It's been three weeks since Democrats in Congress allowed the Protect
America Act of 2007 to expire. Three weeks in which House Democrats have
allowed marginal special interest groups veto power over national security
legislation. And no one in the House Democratic leadership seems particularly
bothered by it.
Without a new law, intelligence professionals have to establish
"probable cause" that the target of surveillance is a terrorist to
the satisfaction of a judge on the court created by the Foreign Intelligence
Surveillance Act of 1978 (FISA) before they can intercept the suspect's
communications. This is an onerous and unprecedented burden on the intelligence
community. FISA court orders were never meant to apply to foreign intelligence
missions overseas. The last time U.S.
spooks had to rely on FISA court approval to gather intelligence overseas--in
the first half of 2007--the backlog of warrant applications quickly grew so
thick that America's
ability to hear what her enemies were saying was degraded by "70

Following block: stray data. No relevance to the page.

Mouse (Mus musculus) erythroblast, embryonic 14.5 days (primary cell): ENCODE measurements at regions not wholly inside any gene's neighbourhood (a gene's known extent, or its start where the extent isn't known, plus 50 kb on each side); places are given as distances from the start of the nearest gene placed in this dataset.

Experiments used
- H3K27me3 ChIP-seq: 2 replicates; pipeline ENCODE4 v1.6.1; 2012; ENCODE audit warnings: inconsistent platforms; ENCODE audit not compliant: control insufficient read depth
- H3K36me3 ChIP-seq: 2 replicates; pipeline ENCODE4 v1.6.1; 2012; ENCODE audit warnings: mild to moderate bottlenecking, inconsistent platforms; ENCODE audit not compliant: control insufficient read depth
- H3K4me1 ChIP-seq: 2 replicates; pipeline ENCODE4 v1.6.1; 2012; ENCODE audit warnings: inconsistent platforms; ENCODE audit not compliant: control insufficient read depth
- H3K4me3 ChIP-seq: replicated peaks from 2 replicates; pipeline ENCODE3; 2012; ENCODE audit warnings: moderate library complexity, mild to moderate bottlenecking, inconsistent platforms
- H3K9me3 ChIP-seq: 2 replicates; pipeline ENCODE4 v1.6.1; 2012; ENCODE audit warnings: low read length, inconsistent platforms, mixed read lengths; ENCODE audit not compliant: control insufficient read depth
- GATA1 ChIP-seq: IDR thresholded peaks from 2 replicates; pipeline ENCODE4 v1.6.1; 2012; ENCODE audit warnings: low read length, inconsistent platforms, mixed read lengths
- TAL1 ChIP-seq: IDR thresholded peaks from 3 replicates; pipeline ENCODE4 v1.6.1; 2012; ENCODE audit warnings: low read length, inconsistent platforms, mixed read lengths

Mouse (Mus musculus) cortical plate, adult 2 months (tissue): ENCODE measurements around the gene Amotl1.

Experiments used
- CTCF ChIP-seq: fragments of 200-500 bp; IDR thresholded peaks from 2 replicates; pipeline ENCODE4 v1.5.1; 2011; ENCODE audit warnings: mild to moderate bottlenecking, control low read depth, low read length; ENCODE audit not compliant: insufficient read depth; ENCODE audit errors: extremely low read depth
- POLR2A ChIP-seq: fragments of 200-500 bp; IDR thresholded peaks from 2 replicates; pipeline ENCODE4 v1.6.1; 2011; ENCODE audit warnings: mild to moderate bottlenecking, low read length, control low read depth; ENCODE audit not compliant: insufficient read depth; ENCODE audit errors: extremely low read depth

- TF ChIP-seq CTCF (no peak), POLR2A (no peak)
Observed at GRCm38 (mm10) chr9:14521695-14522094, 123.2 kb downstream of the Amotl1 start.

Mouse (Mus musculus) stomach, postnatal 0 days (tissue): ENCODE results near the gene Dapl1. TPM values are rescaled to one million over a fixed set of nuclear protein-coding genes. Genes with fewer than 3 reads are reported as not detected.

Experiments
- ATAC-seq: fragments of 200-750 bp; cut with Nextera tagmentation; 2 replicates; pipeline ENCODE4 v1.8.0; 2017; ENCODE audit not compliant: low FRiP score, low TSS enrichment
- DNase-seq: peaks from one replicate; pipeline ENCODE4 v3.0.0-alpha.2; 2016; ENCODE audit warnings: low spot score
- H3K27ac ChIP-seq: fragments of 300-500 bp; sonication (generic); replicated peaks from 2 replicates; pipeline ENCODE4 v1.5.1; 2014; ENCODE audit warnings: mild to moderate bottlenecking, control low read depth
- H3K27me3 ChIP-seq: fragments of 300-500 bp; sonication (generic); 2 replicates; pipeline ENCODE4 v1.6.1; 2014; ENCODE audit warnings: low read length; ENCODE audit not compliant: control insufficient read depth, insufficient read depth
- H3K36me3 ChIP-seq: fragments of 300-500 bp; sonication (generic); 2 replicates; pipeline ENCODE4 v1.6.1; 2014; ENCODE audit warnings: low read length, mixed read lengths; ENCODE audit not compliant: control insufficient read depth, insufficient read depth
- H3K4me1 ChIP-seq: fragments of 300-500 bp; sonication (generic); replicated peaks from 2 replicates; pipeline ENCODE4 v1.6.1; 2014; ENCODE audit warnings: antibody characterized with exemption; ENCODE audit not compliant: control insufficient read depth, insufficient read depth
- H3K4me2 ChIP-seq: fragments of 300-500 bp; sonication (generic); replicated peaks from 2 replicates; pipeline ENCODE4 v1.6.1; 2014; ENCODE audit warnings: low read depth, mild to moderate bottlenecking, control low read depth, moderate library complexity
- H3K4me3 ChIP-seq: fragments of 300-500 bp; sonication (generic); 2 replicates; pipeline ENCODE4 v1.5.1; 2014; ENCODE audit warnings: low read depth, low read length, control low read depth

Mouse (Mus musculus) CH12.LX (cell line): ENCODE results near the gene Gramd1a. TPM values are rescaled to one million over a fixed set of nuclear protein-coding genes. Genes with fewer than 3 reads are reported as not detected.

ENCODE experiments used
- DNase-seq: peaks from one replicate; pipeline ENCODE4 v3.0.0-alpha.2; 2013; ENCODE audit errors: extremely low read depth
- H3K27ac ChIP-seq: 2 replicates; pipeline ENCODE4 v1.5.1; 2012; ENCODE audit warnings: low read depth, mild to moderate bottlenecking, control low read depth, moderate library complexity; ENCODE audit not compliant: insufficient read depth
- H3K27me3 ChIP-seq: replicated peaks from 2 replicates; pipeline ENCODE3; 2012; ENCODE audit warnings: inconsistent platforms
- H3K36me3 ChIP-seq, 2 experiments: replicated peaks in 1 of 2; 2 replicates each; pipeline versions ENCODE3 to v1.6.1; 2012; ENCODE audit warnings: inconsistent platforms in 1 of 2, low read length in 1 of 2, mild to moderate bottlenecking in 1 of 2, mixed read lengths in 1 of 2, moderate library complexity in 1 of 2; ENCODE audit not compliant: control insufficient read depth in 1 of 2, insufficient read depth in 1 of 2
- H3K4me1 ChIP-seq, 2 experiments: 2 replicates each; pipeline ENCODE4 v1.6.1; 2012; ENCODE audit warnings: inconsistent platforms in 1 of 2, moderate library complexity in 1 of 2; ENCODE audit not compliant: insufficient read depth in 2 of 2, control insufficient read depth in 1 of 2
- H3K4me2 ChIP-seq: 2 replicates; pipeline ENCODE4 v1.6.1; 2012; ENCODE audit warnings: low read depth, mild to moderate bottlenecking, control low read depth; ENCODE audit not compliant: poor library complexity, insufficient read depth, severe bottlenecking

percent," according to the director of national intelligence, Vice Admiral
Mike McConnell. If FISA is not updated, it will be only a matter of time before
we reach that point again. Something's gotta give, in other words. And soon.
The good news is that there is bicameral and bipartisan support for a new
law, the FISA Amendments Act, which updates the U.S. intelligence community's
electronic surveillance procedures and provides immunity to "electronic
communication service providers" for cooperating with the government. The
Democratic Senate already has passed the law by two to one. The chairman of the
House intelligence committee, Texas Democrat Silvestre Reyes, has said he is
open to a compromise along the lines of the Senate bill. It is widely expected
that the House would pass such a compromise. And President Bush would happily
And yet: No sooner had the ink dried on Ellen Nakashima and Paul Kane's
March 4 Washington Post story--"Wiretap compromise in works"--than
House Democrats began to walk away from said compromise. On March 5, House
Majority Leader Steny Hoyer said there might be a vote on the new law at the
"beginning of next week." On March 6, Speaker of the House Nancy
Pelosi said, "We are still working very hard," but House Democrats
"are not going to abandon the Constitution." A vote may be put off